Growing your own "baby plant garden" is easy and provides a wealth of concentrated nutrients – something we can all use when the weather turns chilly! Sprouts have been grown by civilizations around the world for more than 5,000 years. Easy to grow and quite economical, one pound of sprouting seed can generate about five pounds of sprouts!
We love to watch these little seeds push their twisty green cotyledons and sprout into tasty microgreens. There's deep satisfaction in knowing that our organic sprouts are freshly homegrown with love and free from pesticides. Sprouting at home can be done all year long, with just a few jars, sprouting screen or cheesecloth, and a nice spot on the counter with indirect sunlight. There are some wonderful tools out there like the Sprouting Kit and Sprout Bag you might want to check out too.
The sprouting seeds . . .
Red Clover is one of the most common sprouts commercially available in grocery stores. It's very similar to the timeless Alfalfa and almost identical in flavor – sweet, nutty, and mild, but a bit easier to grow, and with a lighter green leaf.
Of course, Alfalfa is an excellent sprout to try as well. Alfalfa is by far the most easy-to-find sprout in the U.S. Alfalfa sprouts have a mildly nutty flavor and a crispy texture.
If you're a beginning sprouter, start with the tried-and-true Red Lentil. Lentils are among some of the easiest seeds to sprout and just a few tablespoons will fill a quart jar in just 3-4 days. Red lentil sprouts make a great addition to all kinds of recipes from sandwiches to hummus, even pesto! They add a little extra culinary flair and protein.
Buckwheat is a fast seed to sprout, but it's also one of the most difficult to grow. Its flavor is delicate and delicious, and it contains vitamins A, B, C, and E, Calcium, Magnesium, Iron, Niacin, and Potassium.
Radish sprouts are quite spicy and make an excellent choice to liven up a salad, sandwich, or even tacos. They contain protein, calcium, and Vitamin C. They are a great addition to coleslaw, omelettes, and stir-fries.
Broccoli sprouts are a source of Vitamin A, selenium, and beta-carotene. You can add delicate broccoli sprouts to salads, soups, pizza, wraps, and practically anything for added flavor and texture. Or enjoy them all by themselves with a bit of salad dressing.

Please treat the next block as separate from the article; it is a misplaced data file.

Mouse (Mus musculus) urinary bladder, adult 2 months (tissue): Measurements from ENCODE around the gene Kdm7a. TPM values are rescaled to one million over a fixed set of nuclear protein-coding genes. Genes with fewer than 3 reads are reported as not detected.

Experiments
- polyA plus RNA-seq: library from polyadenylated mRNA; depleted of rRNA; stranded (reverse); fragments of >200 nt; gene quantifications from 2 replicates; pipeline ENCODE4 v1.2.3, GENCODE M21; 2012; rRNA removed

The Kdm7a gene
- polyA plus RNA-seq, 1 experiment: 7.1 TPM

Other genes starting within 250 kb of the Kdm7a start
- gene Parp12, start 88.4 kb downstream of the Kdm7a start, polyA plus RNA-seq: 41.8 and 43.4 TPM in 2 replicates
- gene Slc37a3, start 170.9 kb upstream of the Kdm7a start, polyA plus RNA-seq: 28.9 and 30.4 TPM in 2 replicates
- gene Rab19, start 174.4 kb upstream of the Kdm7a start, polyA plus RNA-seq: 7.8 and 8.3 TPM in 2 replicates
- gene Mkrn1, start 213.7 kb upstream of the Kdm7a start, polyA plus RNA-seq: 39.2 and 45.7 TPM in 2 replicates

But this is just a start! See our full selection of sprouting seeds.
Time to Get Sprouting
Given the proper moisture, a seed will germinate. Rinsing is essentially a two-step process of rinsing and draining. Regular rinsing will add moisture to the sprouts, while draining regulates the amount of moisture sprouts have available until their next rinse. Rinse 2-3 times each day, using lots of cool water (60-70°). After this step, it is crucial to drain as much water as you can from your sprouter for proper germination. Sprouting seeds sitting in too much water is the most common cause of sprouting failure! This process will work well for almost every seed, although some super mucilaginous seeds like chia require a different method to sprout.
- Fill the jar with cold water and stir to ensure that each seed is soaking, not just floating.
- Add 3 tablespoons of sprouting seed to your clean quart jar.
- Allow seeds to soak overnight.
- Attach your sprouting screen to the jar lid and drain as much water as possible. Rinse in cool water again and drain well.
- Place the jar upside down in a bowl, resting the jar at a diagonal so the seeds stay relatively spread out in the jar but can continue to drain. Keep the jar out of direct sunlight.
- Rinse and drain your seeds thoroughly twice a day for 5-6 days. I like to rinse when I wake up in the morning and before I go to bed at night.
- For your final rinse, fill the jar with cold water and allow the seed hulls (if any) to float to the top. Scoop the hulls off the surface and compost. You can pour the sprouts and water into another bowl and gently tease the little sprouts apart with your fingers. Skim any additional hulls that float to the top. Drain, rinse, and drain again thoroughly. Use a salad spinner or cloth towel to remove any excess moisture. You can also let the sprouts drain upside down in the jar for another 8 hours.
- Once your sprouts are mostly dry they are ready to refrigerate. You can keep them in a closed jar or sealed plastic bag.
- Good air circulation is very important while sprouting!
- Drain the water very well each time you rinse! Sitting water will lead to failed sprouts or mold growth.
- You don't need bright sunlight or much light at all for that matter until the cotyledons (first leaves) appear. Direct sunlight can fry your little sprouts, so any indirect light will work just fine.
- Sprout at a room temperature around 70 degrees if possible.
- Don't refrigerate very wet sprouts. This will lead to sogginess and lessened freshness.
Sprouting times vary for each seed. Below is a list of some of the most common sprouting seeds and the typical amount of time until you're eating yummy sprouts. Of course, tasting along the way will help you determine when your sprouts are to your liking.
For more information about sprouting seeds, watch our video lesson on YouTube!